ABORIGINAL AND EUROPEAN SETTLEMENT IN THE COORONG OF SOUTH AUSTRALIA
Aboriginal groups occupied the Coorong area least 5000 years before European settlers arrived. Unlike most other Aboriginal groups in Australia the Coorong Aboriginal people were able to establish permanent campsites. The main area was at Parnka Point. This study will show the geographical advantage of this location - on the shores of the Coorong; within reach of the lakes; with easy access to the enclosing dunes that would later be named "The Younghusband Peninsula"; and with access to both fresh and salt water environments. The arrival of European settlers (began with Dr. Rankine in 1849) greatly impacted this Aboriginal way of life. Unlike the Aboriginal people who worked within the environment, the European settlers were environment modifiers. They converted natural bush-land into introduced cropland. They introduced new hard-hooved animals (cattle, horses, sheep) on to sensitive sandy areas. These animals damaged fresh water soaks - a major source of fresh water for Aboriginal groups. In addition the unintentional impact of European diseases devastated Aboriginal people. What had been a secure environment for Aboriginal people of the Coorong became untenable as their food gathering resources became restricted. Follow through this history which is, in essence, an example of cultural conflict. This unit is aimed at Secondary levels in Aboriginal Studies; Environmental studies and Geography.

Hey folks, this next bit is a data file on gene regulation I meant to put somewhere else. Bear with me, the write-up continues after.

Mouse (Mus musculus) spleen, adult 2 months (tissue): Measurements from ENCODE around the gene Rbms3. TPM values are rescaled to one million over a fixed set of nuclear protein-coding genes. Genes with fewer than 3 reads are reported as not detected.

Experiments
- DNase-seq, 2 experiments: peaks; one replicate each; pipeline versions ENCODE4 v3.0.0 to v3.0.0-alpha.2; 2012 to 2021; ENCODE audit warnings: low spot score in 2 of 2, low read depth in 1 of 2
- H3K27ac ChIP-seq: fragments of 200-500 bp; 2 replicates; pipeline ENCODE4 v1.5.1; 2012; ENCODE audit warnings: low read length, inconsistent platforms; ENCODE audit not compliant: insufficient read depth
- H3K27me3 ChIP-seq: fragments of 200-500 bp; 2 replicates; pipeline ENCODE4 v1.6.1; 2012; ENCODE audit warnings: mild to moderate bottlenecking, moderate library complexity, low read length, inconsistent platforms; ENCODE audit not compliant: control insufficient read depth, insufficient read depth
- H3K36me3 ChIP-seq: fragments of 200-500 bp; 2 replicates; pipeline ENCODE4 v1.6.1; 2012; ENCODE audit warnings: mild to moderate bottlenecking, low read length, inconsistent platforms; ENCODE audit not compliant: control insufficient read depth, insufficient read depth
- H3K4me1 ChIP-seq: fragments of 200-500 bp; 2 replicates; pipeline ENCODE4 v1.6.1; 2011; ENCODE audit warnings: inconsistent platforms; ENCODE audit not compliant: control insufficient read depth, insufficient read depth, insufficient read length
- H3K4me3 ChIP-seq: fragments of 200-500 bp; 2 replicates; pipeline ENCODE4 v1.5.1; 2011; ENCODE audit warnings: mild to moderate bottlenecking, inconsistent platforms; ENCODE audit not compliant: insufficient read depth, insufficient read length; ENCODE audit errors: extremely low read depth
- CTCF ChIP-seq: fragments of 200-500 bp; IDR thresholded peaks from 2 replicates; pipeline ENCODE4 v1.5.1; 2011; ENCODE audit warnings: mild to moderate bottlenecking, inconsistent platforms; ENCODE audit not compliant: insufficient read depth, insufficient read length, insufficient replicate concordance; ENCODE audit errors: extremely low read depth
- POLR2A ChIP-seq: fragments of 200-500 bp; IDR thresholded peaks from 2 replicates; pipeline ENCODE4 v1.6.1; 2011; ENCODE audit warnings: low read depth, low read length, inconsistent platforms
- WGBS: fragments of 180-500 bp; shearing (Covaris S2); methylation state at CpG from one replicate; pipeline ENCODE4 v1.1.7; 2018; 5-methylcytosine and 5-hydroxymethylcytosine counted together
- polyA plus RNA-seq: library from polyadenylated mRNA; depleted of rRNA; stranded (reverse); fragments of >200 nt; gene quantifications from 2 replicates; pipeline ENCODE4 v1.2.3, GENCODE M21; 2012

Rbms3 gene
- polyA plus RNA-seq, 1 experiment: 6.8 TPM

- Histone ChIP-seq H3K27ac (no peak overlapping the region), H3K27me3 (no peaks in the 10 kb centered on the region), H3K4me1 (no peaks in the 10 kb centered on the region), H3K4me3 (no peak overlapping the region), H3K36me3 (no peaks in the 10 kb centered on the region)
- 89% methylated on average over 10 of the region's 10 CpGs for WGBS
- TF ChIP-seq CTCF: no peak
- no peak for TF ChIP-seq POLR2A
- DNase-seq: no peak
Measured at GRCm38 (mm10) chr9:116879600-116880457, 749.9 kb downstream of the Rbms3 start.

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Created: Jan 25, 2017

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